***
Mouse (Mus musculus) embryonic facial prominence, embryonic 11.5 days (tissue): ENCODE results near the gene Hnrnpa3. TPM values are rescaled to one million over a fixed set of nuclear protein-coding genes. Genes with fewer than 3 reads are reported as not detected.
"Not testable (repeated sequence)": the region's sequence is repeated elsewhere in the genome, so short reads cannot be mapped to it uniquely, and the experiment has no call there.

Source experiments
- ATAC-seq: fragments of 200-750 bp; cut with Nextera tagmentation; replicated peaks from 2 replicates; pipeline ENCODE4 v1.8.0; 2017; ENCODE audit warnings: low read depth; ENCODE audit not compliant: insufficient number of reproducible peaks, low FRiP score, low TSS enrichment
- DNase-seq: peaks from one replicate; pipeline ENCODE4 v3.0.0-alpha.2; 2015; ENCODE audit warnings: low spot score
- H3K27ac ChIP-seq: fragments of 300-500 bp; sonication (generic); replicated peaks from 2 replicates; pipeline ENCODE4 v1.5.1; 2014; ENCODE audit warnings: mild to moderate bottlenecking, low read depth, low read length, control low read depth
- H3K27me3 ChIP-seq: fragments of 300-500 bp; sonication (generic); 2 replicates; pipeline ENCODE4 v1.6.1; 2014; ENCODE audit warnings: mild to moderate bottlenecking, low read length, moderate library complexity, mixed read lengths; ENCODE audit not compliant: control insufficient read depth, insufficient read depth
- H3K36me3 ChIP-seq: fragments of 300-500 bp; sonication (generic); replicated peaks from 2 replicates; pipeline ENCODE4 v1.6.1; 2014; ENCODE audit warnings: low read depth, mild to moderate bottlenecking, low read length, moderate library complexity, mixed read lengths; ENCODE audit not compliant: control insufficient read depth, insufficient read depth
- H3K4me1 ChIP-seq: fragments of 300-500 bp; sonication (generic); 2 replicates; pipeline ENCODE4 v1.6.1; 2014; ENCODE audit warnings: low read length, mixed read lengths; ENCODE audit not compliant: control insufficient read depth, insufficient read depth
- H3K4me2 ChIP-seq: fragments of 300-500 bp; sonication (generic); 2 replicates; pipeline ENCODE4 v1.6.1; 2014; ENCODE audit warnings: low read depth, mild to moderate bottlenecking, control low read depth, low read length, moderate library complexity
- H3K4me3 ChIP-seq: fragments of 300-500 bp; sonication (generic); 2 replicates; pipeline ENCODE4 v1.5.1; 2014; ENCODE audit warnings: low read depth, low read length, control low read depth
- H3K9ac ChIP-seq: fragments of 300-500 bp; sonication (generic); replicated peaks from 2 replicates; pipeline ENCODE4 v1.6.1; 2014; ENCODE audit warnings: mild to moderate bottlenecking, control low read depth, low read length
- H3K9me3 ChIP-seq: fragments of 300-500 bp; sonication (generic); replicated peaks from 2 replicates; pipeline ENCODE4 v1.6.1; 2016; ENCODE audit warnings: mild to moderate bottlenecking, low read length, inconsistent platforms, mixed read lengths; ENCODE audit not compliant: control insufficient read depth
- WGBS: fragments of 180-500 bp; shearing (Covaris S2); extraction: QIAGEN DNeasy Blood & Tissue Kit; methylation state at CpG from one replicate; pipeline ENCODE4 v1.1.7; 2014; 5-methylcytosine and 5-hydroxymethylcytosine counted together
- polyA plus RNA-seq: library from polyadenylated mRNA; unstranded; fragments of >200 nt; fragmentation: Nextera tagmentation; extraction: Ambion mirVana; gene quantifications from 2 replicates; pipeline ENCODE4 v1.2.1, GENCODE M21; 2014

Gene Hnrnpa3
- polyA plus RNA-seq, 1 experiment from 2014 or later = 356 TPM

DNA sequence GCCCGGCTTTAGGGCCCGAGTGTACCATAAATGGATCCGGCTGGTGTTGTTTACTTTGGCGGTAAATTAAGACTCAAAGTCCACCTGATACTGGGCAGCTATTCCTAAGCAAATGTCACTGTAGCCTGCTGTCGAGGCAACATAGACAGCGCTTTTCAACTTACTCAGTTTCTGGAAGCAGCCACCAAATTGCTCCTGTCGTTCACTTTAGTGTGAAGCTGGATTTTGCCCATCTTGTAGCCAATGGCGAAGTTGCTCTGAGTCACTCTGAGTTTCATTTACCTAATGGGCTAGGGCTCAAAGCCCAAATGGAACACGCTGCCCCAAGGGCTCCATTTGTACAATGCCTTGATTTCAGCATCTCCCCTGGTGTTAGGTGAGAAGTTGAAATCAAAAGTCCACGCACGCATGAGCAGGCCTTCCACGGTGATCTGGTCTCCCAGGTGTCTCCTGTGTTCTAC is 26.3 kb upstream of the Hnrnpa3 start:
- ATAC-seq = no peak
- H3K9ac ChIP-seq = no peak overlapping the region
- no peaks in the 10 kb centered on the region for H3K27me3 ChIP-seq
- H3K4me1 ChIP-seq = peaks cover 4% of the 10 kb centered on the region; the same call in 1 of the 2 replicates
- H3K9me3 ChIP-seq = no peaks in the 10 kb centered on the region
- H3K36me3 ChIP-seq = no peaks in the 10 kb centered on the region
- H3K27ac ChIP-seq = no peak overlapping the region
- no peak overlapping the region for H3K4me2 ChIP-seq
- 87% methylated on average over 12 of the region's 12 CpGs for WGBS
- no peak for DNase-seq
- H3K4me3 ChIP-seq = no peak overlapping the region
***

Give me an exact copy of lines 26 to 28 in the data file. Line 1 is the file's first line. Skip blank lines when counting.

- no peak overlapping the region for H3K4me2 ChIP-seq
- 87% methylated on average over 12 of the region's 12 CpGs for WGBS
- no peak for DNase-seq